The Poetry&Words tent ended in style on Sunday with the Glastonbury Festival Poetry Slam, hosted by the inimitable Loud Poets, Mark Gallie and Kevin Mclean. The slam is one of the longest running in the country and played a key role in the spread of poetry slam in the UK. (P&W stage manager, Helen Johnson, has a PhD thesis on the topic if you’re interested – under her then name of Helen Gregory 😉 ) As ever, the event was full of top notch performances and wonderful words to laugh, cry, rage and muse on. After three heated rounds, the well-deserving winner of this fantastic trophy designed by awesome poet and artist, Pete Hunter was……

Helen Johnson waiting to present the trophy to this year’s slam winner

….. Tory Shine. We look forward to welcoming Tory back in next year’s festival. Until then, keep that festival spirit alive; keep on loving, creating, and being your wonderful, wonderful selves.

Tory Shine with the Loud Poets and her epic slam trophy

Much love, the Poetry&Words team x

Is poetry actually any good?

Oi oi oi,

Here I am, Dominic Berry, back (not unlike Daft Punk) ONE MORE TIME, for my final blog for Glastonbury Festival 2022 Poetry&Words stage.

Here I am with an unashamedly click-bait title, to which, given who I am and what I do, you might think there is an obvious answer…..


I was chatting to some of the other poets in our little camping area backstage, and I am not the only one who has sat in the audience at poetry events (elsewhere) and thought……. ‘Is this poetry? Is this what it is? If this is what it is, do I like it? Is this good?’

Whilst allowing for tastes and other subjective factors, I’d say if a person aims to be an artist who attempts to communicate with an audience, and that audience are either bored or not understanding the art with which they are presented, I reckon that gives a strong argument for that poem (maybe that poet) being not good.

I have spent too much time at too many poetry events too full of what I have just described.


Helen Johnson is a super star. Helen, time after time, fills the Poetry&Words stage with immense talent. This year has been no different.


With every artist who I have seen perform this year, I have fully engaged. What a treat to be immersed in accessible, creative, surprising, political, personal, well-considered words.

I know this sounds gushy, but it make me feel mega humble to be considered worthy to say what I have made up as a part of this crew.

I know that there are a load of us backstage feeling that same way.

Thank you, Helen!

Helen, you are BRILL BRILL BRILL *BRILL!!*

So, the slam has happened.

Tori Shine won the slam!

It was a slam full of excellence from every slammer. I want to say a humongous WELL DONE to all who were brave enough to stand on that stage and say their words.

YES, poetry CAN be good, and this slam was epic ace.

Humans full of humanity sharing carefully crafted brilliance.

Personal favourites:

  • Jackie Juno’s tree poem,
  • Helen’s autism poem
  • Tori’s guns in school poems.

Helen Johnson (Poetry&Words’ Helen, a different Helen to the Helen in the slam) will post the trophy pic in a future blog.

Yay for trophies, and yay for Tori being invited to the next Glastonbury for a guest set upon the Poetry&Words stage!

Wooooooooooo hoo!



Glastonbury festival Poet in Residence.



If Desree’s stage presence could be bottled and shared worldwide, our planet would be a more intelligent, empathic and interesting place.

A poem completed but 4 seconds before being recited, (according to Desree herself) a celebration of the performance of rapper Mega Thee Stallion was chock full of fun and fantastic energy.

“We drop our arse in prayer”

“It is within us water is made holy”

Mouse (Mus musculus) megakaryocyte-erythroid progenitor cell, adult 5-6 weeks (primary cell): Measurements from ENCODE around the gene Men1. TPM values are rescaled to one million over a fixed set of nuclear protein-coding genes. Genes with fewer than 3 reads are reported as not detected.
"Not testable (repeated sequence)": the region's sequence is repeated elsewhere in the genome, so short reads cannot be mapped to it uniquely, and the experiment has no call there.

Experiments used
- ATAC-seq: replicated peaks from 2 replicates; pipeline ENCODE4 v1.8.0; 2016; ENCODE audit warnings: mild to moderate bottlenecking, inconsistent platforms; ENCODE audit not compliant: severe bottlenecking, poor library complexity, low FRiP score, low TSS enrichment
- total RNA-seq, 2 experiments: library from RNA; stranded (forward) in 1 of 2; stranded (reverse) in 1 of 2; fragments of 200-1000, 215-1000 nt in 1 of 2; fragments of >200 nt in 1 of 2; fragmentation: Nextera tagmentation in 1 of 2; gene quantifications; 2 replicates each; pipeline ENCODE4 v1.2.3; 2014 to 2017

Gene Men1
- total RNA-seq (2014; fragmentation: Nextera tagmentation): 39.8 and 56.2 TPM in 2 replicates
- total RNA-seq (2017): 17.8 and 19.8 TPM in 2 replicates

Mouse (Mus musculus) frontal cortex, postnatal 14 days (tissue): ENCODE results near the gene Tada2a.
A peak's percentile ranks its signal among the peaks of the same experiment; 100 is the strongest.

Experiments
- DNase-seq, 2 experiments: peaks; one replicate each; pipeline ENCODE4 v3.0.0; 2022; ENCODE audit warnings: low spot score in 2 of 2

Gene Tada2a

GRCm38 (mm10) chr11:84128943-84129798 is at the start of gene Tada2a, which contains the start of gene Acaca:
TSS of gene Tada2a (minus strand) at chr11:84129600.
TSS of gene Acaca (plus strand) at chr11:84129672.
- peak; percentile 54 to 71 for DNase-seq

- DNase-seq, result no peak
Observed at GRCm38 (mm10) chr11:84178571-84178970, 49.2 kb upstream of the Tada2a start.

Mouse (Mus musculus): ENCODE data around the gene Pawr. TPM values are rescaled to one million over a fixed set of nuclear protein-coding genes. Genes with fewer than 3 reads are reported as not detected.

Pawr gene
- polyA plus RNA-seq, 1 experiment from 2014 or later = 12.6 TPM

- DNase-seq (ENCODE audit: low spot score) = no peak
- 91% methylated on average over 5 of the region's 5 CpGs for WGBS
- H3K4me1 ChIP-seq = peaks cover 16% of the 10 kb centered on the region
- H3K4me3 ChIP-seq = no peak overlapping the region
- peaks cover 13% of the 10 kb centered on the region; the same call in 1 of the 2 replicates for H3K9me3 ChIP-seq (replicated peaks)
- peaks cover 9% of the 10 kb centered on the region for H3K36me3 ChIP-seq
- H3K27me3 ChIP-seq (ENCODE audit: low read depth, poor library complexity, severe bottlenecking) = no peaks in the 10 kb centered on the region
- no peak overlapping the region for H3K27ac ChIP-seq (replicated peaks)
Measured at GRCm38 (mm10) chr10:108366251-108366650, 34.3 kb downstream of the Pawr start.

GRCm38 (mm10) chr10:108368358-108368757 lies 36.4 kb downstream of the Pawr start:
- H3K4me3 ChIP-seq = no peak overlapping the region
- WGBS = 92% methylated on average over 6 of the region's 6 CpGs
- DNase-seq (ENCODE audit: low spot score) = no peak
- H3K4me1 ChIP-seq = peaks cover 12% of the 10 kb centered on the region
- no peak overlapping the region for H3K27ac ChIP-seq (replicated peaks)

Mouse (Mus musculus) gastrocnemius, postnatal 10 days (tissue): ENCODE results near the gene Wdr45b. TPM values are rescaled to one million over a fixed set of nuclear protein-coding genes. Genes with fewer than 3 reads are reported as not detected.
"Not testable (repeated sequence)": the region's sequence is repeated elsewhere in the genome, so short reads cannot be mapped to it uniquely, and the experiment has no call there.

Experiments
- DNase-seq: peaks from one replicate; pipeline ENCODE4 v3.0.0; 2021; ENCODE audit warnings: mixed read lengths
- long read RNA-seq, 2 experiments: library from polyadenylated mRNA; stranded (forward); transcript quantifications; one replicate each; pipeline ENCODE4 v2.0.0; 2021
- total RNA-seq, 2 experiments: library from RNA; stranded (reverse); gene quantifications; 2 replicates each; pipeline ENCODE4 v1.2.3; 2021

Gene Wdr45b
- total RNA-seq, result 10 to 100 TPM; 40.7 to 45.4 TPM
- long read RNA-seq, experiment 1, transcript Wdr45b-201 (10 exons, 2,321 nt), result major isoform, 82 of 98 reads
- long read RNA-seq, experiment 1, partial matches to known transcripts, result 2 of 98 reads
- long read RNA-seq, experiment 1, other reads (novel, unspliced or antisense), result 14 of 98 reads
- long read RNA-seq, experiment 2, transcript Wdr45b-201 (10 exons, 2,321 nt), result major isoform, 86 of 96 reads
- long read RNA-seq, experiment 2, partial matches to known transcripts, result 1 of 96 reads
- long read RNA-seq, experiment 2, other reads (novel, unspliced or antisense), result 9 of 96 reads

Talk about powerful lines!

Alongside this, a poem about the actions of R Kelly, and our reactions as the general public to his offences, was everything a poem should be. It fairly questioned me, the listener, on my choices and the need to not silently observe the very real and painful horrors of injustice. An expertly realised piece of protest art – exactly what Glastonbury festival should be delivering – and has done, thanks to Desree, so thank you Desree for your urgent and excellent poetics.


And so…..

I have been (and continue to be) Dominic Berry, and I’d like to thank Helen and the team for trusting me with this blog.

I have loved writing it.

I’d like to sign off, not with my words, but with a new poem from Desree, written as part of her residency, about a small but massive moment at this year’s festival. I love this poem, and I have loved being part of this sensation.

Poetry IS good!

Super good.


Much love to all.

See you again, friends!




For Maddy.

One hand nursing a paper cup,
the other, an earthquake of a palm.
Trying to navigate the hoards of people,
that have sprung up, on this city of a farm.
But you do not let go,
as you guide me through the crowd.
You are armour close,
squeeze my hand to calm me down.

You know I hate this part,
feels like everyone is in the same place.
But when the crowd grinds to a halt,
you turn so we are face to face.
No scrubs comes on and you start singing,
a private rendition just for me.
We can’t even get close to the stage,
but I’ve got your version of TLC.

To all the partners and friends,
lifelong ones that started today.
Thank you for holding more than our hands,
when we find the festival a little difficult to navigate.
When my anxiety feels like drowning, in the sea of it all
Thanks for turning water into waterfalls


Today, two different theatrical shows were performed on Poetry&Words stage; a preview of ‘Fanboy’ by Joe Sellman-Leava, and ‘Hello I’m Single’ by Lauren McNamara.

How did these very different pieces of drama fair on a predominantly poetry packed place?

My name is Dominic Berry, and here are my thoughts…


by Joe Sellman-Leava

I anticipated only light-hearted puns and celebrations of all things geeky in a fun but surface-level hour with Joe. I am a huge fanboy, and have seen many highly enjoyable shows about fandom, and I am very happy to sit and laugh at Star Wars puns where there is little other content. So had that been what I had got, that would have been cool.